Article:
The practice acted as client, architect and contractor for Quarry Studios, where footfall in the café next door is already generating new commissions
Driving up into the wilds of the Cairngorms National Park on the A93 there is a new stopping off place, just before you reach Balmoral: Tàrmachan Café at Crathie. This is no transport caff with hot tea slopped into polystyrene in a layby caravan. Here you will find speciality coffee and your cheese sandwich comes with venison salami and kimchi.
The building it sits in is no sideshow. Nestled into the curve of an old quarry the strong concrete lines of its chimneys stand proud amidst the silver birch, rowan, juniper and alder. A black colonnade protects café tables from the weather while drawing visitors on towards the studio of the building’s designer, Moxon Architects. Moxon director Ben Addy, who lives nearby, often finds visitors peering into the offices or walking around the back of the building to get a better look. ‘It was a tourist attraction even before we moved in,’ he says.
But first and foremost this is a building for design, with the café acting as a gateway. Next to it there is a studio with meeting and modelmaking rooms. Interior spaces lead into intimate landscapes and terraces around the building.
Moxon Architects has a west London base as well as this one in Aberdeenshire. From those two studios come the practice’s visions for dramatic viaducts and interesting houses. Until this year the Scottish team was working in an outbuilding up the steep lane to Addy’s home. Quarry Studios is a far more public face. And, in the few months since the team shifted their socially distanced working here, it has directly prompted ‘serious’ enquiries, including one where Moxon was appointed just two weeks after the client came for a coffee.
The quarry was originally for sale as a house site. It had been a depot (and a tip) for the local authority roads department, so clearing away the chippings and tar was a priority. Addy lopes over the hill to the office each the morning through Crathie Woods, one layer in the many ecosystems that ascend up to a ridge of the Cairngorms (and a site of special scientific interest). For him extending that richness into the quarry, alongside the buildings and car park, has also been important, hence the pond and 50-60 newly planted trees. The building takes advantage of this with outdoor ‘rooms’, terraces and wild gardens, created by the kinks in the plan. It also uses the orientation to the best advantage, tilting up to meet the westerly sun when it peeps above the quarry edge.
The only things that break that line are the two chimneys, plumes of smoke signalling an ancient welcome from determinedly modern rectilinear concrete forms. Running around the building is the colonnade, a pragmatic response to Scottish weather, giving sheltered access in rain and snow, and shading to the south and east from the summer sun. This is a building without a back, always quite an achievement. But there is a plant room with a ground source heat pump deep into the granite paying its way now the weather is colder. This and other messy elements are relegated to the workshop on the other side of the quarry – although Tarmachan Café’s owners have their eyes on this for a bakery.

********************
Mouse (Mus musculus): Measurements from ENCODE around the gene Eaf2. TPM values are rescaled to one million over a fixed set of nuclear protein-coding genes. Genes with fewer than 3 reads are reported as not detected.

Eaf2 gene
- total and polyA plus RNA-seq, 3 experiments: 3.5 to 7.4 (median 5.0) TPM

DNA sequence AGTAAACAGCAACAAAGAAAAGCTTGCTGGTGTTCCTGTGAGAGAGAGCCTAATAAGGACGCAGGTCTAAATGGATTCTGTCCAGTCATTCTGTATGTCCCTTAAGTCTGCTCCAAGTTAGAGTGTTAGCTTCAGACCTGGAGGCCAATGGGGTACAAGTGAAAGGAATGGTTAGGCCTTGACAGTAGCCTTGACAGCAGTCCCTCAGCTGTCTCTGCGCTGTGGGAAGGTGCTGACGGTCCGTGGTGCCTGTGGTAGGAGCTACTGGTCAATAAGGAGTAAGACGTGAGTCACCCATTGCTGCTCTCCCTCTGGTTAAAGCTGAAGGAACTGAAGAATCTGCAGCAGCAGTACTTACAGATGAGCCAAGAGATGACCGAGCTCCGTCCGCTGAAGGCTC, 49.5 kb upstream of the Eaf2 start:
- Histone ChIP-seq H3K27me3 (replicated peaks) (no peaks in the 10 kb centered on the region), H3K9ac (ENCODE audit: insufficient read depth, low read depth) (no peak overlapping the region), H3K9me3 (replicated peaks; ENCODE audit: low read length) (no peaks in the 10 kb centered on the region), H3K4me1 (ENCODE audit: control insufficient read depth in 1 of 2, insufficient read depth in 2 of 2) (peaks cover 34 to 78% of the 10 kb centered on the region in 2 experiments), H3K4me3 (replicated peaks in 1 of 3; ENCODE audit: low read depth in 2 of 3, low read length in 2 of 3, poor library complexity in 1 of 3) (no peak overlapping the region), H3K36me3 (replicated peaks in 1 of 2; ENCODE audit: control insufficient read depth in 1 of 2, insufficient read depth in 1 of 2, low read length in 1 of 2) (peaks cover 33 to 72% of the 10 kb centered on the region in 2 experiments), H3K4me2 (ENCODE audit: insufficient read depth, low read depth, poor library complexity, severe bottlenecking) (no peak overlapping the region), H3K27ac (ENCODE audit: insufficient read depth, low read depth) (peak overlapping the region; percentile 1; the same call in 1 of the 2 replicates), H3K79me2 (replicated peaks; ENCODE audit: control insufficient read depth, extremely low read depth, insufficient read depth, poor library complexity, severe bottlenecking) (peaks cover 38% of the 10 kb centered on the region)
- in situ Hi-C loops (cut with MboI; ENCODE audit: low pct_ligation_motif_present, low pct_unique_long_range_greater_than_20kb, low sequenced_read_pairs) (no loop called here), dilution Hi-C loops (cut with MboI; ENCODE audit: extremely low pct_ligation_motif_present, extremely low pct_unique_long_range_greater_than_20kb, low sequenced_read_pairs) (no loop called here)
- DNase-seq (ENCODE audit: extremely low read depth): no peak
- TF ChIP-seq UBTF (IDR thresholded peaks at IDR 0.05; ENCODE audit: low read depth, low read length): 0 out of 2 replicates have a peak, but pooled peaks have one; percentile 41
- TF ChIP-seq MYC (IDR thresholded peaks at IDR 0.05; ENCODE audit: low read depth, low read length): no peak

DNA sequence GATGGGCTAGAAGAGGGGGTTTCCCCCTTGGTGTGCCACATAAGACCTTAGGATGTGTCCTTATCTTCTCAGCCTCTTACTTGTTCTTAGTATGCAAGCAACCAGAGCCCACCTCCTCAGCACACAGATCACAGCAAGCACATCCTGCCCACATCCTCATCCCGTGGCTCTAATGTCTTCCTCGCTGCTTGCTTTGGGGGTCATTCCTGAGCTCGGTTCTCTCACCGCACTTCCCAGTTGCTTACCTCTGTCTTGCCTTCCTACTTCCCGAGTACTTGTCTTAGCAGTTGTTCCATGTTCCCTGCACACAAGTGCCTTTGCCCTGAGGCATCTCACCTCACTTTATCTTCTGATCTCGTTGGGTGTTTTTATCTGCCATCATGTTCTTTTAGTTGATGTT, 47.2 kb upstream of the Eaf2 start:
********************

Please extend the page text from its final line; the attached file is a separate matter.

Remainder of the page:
You are drawn along almost the whole length of the building before you enter the studio. Its spaces give a sense of the different paces of work and decisions any architects must grapple with. The single drawing board alongside the window and opposite the hearth in one modest room evokes a sense of contemplation, of the generation of ideas needed for a weekend of drawing, as Addy imagined when designing it. But it is also has the feel of a liveable room where clients can come to talk about the design of their homes (and it has been colonised by staff as a lunch spot). There is the model workshop and, at the entrance, the project meeting room – here a whole team can traipse in without disturbing the studio. Not that there is much of that at the moment. But the design has proved itself happily suited for the pandemic, with its natural ventilation and generous space for socially distanced working spaces.
This is a building that speaks of the relative prosperity of pre-pandemic times: the £1 million construction cost was funded through Moxon’s profits, with no borrowing. It also took on all the risk as client, architect and contractor. Addy appreciated being in direct touch with those who built the building, as he has been on other projects in Scotland. Here it allowed them to discuss designs with subcontractors, provide them with the BIM model and talk through it in detail. Such conversations meant the steel frame could be built by a company more used to barns, and an absence of what Addy describes as the ‘normal tangles of liability’ allowed the architects to design a fairly complex building but with reliable geometry; and to underwrite that while being certain of the detail. It looks to Addy like one way of continuing to develop the practice and he has just bought a site where he is working on securing planning for five house, again as client, architect and contractor. All fuelled by some rather good coffee.
Client: Moxon Architects
Architect/executive architect: Moxon Architects
Main contractor: Tor Contracting / Moxon Architects
Structural engineer: Graeme Craig Consulting Engineer
QS / cost consultant: Moxon Architects
CDM coordinators: George Watt + Stewart Architects
Total construction cost: £1 million
Total cost per m2: £2,500
Buildings & fitout cost/m2: £2,100
Gross internal & external floor area: 400m2 (+ 65m2 roof terrace)
On-site energy generation: 50%
Annual mains water consumption: 11m3/occupant
Airtightness at 50pa: 2.8m3/h/m2
Heating and hot water load: 38.72kwh/m2/yr
Average u-value: 0.22 w/m2k